• Selecting a new system of voting (along the lines of instant runoff) that allows people to rank their choices
  • Make elections entirely publicly financed, outlawing the spending of any private funds

It would be a start, a small step forward.  Age limits would be a step backwards, an act that legitimizes existing age limits when we need to do what we can to remove them entirely.

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Hawaii vs DC: Taxation Without Representation

Posted in Observations by Captain Optimistic on January 10, 2010

The AP notices that:

Cash-strapped Hawaii can’t afford to pay for an election to replace a congressman who is planning to step down next month to run for governor, potentially leaving 600,000 urban Honolulu residents without representation in Washington.

Funny, 600,000 is roughly the population of the District of Columbia.  Hawaii will have to wait at worst until next fall’s elections.  DC will have to wait until hell freezes over, or Congress decides having one more urban district really won’t be that awful a tragedy.

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Strategy – Letting Health Reform Fail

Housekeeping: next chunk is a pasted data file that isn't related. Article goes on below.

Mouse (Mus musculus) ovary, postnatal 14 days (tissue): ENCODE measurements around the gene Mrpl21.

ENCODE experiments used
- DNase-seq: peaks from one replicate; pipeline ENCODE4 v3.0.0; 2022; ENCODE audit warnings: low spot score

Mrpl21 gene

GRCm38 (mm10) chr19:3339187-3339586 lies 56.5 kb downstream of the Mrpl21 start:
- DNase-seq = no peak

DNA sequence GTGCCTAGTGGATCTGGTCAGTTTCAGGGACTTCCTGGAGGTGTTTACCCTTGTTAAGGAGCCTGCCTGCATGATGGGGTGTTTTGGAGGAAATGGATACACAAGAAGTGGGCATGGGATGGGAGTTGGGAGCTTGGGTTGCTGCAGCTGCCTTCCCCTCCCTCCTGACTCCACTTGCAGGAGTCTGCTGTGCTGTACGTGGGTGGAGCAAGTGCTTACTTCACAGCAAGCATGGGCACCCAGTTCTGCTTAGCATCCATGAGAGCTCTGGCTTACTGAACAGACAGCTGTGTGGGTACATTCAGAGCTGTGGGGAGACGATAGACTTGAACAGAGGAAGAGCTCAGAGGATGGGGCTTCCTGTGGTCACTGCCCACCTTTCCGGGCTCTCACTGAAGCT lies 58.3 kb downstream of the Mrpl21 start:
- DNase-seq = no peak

Posted in Analysis, Observations, Strategy by Captain Optimistic on December 22, 2009

We have three options going forward.  Agitate for meaningful change in the health care reform bill, allow it to fail in Congress and pin that failure firmly on right wingers in both parties, or allow it to pass as is.  If we allow this bill to pass, it will fail to contain costs, fail to reform industry practices, and serve only as a precedent for corporations using government to force a noncompetitive market on the public.  Such a failure will appear to validate conservatives and be disastrous for midterm elections.

The third option isn’t viable for liberals, Democrats and supporters of meaningful healthcare reform.  The first two options are both the fruit of the same essential strategy:  Pushing as hard as we can against the misogynist and corporatist forces aligned against reform.  It is a true win-win strategy.  If we succeed we will have decimated Stupak-Pitts and Nelson – attempts to use the urgency of the health care debate to force the abortion issue and religious inspired law into an unrelated bill.  If we succeed we’ll have created real competition for the private insurance industry, offered reforms that curtail abuses and protect consumers, and stood up against corporate lobbyist controlled legislation*.

If on the other hand we fail, we walk into the midterm elections strong and fierce.  Our campaign language is written for us.  Vote for reformers, vote against the Congress critters beholden to Bibles and corporate donations.

If we take the advice of our adversaries and shut the fuck up we will lose.  We will lose health care reform, and we will lose power in both bodies of Congress come midterms.  If we want power we must win this battle, and the only way to do so is to dig in and fight.  Anything less than a ferocious commitment to an authentic reform effort will end in our loss.

*All things our President promised fervently to do during the campaign.